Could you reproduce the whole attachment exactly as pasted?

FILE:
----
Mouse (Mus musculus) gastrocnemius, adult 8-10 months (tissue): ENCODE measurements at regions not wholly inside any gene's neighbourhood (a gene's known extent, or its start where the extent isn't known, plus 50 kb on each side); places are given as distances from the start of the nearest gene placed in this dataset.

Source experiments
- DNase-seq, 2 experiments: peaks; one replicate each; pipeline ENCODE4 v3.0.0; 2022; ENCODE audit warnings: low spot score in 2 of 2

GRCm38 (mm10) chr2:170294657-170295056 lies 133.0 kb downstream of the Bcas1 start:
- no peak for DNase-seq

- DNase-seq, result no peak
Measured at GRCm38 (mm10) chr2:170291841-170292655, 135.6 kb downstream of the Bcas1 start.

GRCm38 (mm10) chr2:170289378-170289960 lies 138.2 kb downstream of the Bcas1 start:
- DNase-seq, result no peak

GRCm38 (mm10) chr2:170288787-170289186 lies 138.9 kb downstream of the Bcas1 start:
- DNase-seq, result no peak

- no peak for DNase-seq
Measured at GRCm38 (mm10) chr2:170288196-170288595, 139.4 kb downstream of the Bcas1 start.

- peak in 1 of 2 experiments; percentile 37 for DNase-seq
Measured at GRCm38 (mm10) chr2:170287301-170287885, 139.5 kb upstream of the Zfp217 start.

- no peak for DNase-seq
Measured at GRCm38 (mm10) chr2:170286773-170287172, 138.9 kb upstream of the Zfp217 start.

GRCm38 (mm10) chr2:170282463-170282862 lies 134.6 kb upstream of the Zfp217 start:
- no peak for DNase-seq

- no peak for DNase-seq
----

Mouse (Mus musculus) gastrocnemius, adult 8-10 months (tissue): ENCODE measurements at regions not wholly inside any gene's neighbourhood (a gene's known extent, or its start where the extent isn't known, plus 50 kb on each side); places are given as distances from the start of the nearest gene placed in this dataset.

Source experiments
- DNase-seq, 2 experiments: peaks; one replicate each; pipeline ENCODE4 v3.0.0; 2022; ENCODE audit warnings: low spot score in 2 of 2

GRCm38 (mm10) chr2:170294657-170295056 lies 133.0 kb downstream of the Bcas1 start:
- no peak for DNase-seq

- DNase-seq, result no peak
Measured at GRCm38 (mm10) chr2:170291841-170292655, 135.6 kb downstream of the Bcas1 start.

GRCm38 (mm10) chr2:170289378-170289960 lies 138.2 kb downstream of the Bcas1 start:
- DNase-seq, result no peak

GRCm38 (mm10) chr2:170288787-170289186 lies 138.9 kb downstream of the Bcas1 start:
- DNase-seq, result no peak

- no peak for DNase-seq
Measured at GRCm38 (mm10) chr2:170288196-170288595, 139.4 kb downstream of the Bcas1 start.

- peak in 1 of 2 experiments; percentile 37 for DNase-seq
Measured at GRCm38 (mm10) chr2:170287301-170287885, 139.5 kb upstream of the Zfp217 start.

- no peak for DNase-seq
Measured at GRCm38 (mm10) chr2:170286773-170287172, 138.9 kb upstream of the Zfp217 start.

GRCm38 (mm10) chr2:170282463-170282862 lies 134.6 kb upstream of the Zfp217 start:
- no peak for DNase-seq

- no peak for DNase-seq